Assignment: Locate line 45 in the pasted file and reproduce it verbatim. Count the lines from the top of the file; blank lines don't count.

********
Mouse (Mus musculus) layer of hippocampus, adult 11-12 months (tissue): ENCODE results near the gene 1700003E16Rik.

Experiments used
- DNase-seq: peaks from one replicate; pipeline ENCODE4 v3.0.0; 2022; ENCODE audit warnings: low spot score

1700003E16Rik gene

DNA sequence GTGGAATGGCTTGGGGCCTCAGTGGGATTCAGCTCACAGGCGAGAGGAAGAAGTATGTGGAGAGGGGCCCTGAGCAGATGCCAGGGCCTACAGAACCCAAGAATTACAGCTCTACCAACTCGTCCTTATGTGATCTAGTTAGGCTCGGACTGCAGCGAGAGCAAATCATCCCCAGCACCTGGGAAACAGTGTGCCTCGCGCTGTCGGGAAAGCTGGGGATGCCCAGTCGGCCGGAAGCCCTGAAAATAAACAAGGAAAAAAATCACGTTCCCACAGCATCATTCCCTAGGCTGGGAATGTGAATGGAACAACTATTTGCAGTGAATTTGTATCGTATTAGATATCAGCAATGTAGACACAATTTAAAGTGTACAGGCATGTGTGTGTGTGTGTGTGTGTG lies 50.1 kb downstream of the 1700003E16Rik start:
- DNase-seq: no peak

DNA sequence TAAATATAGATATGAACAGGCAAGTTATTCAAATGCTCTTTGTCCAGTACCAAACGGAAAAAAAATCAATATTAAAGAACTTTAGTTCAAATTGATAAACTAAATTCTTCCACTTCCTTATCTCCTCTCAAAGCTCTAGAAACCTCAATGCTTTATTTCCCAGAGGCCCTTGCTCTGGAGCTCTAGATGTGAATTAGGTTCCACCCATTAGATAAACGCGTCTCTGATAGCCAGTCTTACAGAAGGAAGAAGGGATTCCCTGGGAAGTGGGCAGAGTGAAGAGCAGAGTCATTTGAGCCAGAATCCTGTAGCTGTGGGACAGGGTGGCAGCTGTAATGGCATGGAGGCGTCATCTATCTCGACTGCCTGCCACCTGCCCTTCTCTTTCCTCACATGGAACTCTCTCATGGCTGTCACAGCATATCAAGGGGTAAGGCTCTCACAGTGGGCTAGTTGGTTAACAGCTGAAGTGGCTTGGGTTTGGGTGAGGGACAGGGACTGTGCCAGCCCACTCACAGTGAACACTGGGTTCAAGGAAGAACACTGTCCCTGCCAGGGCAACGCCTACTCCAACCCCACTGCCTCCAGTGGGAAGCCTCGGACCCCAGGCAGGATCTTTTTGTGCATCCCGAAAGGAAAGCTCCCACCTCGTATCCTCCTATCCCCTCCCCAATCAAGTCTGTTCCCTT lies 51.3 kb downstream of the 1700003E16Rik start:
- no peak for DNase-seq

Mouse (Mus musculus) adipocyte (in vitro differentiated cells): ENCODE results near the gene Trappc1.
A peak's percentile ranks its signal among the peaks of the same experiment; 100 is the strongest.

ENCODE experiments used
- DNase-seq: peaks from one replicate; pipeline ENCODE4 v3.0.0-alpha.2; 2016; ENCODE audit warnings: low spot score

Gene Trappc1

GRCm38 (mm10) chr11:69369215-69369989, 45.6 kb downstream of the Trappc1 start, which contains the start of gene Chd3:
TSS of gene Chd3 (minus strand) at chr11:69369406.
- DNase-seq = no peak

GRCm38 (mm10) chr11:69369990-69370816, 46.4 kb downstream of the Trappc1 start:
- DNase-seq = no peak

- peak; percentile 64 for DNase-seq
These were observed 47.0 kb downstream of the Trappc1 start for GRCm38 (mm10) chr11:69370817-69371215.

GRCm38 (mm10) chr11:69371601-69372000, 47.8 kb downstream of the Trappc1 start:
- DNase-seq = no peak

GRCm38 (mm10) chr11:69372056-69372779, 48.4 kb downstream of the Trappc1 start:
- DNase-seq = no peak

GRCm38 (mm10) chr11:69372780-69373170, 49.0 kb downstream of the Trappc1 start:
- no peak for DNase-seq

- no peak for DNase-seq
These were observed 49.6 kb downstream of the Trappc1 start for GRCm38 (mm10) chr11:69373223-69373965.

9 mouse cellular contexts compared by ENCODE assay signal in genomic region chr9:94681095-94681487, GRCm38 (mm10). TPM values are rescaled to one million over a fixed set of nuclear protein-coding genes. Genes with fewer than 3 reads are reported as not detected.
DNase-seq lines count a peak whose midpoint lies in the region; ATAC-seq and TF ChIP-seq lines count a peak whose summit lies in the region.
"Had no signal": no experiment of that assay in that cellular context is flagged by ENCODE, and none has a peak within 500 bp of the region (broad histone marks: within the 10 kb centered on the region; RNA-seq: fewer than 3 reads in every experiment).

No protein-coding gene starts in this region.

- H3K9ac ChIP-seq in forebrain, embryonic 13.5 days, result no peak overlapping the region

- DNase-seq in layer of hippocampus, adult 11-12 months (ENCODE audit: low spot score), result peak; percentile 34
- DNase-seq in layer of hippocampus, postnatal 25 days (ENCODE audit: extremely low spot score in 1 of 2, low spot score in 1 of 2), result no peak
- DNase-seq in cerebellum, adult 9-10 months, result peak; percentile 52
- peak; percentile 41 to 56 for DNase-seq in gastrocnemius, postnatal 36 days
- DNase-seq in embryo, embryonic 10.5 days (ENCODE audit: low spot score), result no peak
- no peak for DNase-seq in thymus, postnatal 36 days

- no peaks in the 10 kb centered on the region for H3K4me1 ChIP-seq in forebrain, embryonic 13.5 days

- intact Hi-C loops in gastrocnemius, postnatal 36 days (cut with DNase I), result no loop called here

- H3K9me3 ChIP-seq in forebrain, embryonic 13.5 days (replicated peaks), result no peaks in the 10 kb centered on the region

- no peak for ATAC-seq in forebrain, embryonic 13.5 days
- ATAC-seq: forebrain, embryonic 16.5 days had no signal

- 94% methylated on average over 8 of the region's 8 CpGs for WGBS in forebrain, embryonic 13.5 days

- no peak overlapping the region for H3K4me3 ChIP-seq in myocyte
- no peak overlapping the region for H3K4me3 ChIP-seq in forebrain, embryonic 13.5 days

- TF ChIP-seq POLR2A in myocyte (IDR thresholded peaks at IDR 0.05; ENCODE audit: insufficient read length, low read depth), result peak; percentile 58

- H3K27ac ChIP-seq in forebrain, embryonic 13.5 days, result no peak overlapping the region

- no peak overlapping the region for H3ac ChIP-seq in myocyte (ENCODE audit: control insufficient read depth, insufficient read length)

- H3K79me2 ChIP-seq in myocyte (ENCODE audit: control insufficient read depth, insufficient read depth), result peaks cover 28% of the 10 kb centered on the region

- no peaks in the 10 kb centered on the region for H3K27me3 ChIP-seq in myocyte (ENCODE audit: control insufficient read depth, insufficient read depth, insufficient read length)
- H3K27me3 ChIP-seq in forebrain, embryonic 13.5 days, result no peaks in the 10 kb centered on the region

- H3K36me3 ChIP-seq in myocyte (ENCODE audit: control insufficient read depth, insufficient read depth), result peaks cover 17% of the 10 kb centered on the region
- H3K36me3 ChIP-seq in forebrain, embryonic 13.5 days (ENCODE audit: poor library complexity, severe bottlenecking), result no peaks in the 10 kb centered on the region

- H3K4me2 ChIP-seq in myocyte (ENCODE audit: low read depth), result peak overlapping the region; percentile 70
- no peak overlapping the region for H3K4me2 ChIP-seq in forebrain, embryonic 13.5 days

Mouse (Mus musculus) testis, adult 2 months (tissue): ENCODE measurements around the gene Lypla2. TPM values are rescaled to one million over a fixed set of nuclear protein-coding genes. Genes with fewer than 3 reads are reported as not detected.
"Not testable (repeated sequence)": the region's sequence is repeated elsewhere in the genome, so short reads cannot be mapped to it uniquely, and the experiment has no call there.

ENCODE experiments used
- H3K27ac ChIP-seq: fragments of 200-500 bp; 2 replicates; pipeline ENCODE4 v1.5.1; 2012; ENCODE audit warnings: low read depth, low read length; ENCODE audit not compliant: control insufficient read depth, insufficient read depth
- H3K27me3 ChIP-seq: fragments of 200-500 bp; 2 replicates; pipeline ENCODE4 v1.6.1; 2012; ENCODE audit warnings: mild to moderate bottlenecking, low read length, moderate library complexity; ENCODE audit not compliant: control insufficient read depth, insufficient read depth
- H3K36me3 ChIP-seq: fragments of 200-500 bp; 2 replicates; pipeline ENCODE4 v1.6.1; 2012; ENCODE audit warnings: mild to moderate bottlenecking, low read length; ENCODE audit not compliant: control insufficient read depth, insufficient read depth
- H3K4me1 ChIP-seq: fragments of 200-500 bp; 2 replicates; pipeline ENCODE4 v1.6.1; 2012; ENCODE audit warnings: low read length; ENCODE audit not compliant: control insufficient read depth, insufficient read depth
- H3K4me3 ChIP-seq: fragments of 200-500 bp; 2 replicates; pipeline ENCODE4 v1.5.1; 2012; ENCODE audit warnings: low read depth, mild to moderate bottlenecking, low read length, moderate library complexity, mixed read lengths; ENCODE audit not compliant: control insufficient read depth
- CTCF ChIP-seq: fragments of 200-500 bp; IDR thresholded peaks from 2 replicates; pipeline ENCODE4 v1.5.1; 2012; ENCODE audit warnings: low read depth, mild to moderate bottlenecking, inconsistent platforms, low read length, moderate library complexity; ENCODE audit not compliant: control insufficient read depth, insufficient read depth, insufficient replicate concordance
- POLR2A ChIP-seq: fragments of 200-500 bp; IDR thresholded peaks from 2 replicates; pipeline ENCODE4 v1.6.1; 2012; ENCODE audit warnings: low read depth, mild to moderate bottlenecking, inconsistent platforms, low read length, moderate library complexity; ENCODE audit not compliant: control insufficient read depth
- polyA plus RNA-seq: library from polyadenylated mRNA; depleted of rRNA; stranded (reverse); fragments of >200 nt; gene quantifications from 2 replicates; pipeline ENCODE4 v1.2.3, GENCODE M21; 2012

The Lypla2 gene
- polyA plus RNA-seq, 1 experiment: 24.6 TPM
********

- 94% methylated on average over 8 of the region's 8 CpGs for WGBS in forebrain, embryonic 13.5 days